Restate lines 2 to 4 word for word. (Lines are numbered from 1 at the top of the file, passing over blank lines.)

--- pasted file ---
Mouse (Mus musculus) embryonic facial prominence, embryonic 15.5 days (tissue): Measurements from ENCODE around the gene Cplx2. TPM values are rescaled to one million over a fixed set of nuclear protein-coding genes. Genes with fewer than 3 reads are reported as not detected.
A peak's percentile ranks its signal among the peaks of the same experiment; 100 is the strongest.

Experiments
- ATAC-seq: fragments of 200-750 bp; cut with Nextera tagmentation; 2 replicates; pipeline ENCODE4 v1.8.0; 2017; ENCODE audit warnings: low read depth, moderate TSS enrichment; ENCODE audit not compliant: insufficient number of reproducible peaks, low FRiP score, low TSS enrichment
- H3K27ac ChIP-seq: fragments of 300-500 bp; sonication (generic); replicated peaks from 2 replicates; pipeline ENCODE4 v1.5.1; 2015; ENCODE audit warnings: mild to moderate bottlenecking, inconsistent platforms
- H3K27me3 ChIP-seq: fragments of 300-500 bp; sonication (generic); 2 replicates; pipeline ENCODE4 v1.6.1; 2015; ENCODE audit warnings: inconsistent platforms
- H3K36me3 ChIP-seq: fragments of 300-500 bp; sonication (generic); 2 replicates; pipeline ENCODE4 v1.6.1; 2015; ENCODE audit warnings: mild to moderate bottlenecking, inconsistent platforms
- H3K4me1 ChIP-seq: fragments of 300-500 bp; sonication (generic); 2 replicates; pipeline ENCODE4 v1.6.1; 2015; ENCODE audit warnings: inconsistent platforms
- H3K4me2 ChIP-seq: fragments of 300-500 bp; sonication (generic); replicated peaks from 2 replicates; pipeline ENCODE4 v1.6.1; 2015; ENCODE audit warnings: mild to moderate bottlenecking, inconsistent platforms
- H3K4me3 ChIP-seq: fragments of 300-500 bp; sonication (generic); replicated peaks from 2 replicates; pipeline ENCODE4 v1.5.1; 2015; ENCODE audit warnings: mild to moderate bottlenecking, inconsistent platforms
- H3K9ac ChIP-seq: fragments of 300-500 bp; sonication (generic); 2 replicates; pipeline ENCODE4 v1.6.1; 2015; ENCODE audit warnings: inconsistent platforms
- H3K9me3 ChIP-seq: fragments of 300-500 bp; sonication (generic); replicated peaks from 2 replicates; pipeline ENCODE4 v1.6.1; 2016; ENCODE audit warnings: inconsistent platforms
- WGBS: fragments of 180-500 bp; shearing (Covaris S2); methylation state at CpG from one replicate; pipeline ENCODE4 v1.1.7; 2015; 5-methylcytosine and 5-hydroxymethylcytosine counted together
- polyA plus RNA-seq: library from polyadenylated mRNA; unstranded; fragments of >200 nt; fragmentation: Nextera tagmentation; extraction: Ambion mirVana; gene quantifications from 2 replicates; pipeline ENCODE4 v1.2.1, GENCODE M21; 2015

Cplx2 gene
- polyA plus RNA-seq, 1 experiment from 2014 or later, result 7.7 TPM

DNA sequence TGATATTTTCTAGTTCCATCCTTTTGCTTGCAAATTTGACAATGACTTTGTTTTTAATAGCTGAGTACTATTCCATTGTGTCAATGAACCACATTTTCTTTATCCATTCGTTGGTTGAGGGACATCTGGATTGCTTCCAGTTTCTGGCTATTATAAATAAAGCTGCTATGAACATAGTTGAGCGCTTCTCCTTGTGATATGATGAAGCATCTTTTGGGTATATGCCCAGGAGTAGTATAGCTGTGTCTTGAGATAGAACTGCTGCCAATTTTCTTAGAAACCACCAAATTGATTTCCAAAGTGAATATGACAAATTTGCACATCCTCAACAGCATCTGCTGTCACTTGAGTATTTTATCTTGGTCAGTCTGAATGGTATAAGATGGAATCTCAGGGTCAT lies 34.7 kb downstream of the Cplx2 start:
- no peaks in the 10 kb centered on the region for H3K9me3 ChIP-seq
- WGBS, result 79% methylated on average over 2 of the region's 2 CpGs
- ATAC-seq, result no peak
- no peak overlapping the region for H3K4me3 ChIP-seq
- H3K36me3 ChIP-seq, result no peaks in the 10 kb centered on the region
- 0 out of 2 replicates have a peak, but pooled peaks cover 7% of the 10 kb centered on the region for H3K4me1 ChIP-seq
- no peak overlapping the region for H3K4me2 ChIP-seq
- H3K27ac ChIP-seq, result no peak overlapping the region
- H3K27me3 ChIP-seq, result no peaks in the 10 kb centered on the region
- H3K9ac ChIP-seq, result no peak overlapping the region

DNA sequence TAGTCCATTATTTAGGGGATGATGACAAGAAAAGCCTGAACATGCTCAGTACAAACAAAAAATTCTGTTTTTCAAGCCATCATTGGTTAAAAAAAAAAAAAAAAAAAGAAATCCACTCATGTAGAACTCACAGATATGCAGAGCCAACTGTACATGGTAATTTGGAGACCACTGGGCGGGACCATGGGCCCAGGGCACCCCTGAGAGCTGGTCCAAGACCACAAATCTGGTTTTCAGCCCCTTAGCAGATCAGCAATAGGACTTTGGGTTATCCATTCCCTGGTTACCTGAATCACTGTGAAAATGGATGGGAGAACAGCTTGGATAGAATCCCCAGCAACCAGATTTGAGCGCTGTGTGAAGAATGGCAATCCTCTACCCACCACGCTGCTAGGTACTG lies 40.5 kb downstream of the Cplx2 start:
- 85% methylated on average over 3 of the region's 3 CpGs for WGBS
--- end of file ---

A peak's percentile ranks its signal among the peaks of the same experiment; 100 is the strongest.

Experiments
- ATAC-seq: fragments of 200-750 bp; cut with Nextera tagmentation; 2 replicates; pipeline ENCODE4 v1.8.0; 2017; ENCODE audit warnings: low read depth, moderate TSS enrichment; ENCODE audit not compliant: insufficient number of reproducible peaks, low FRiP score, low TSS enrichment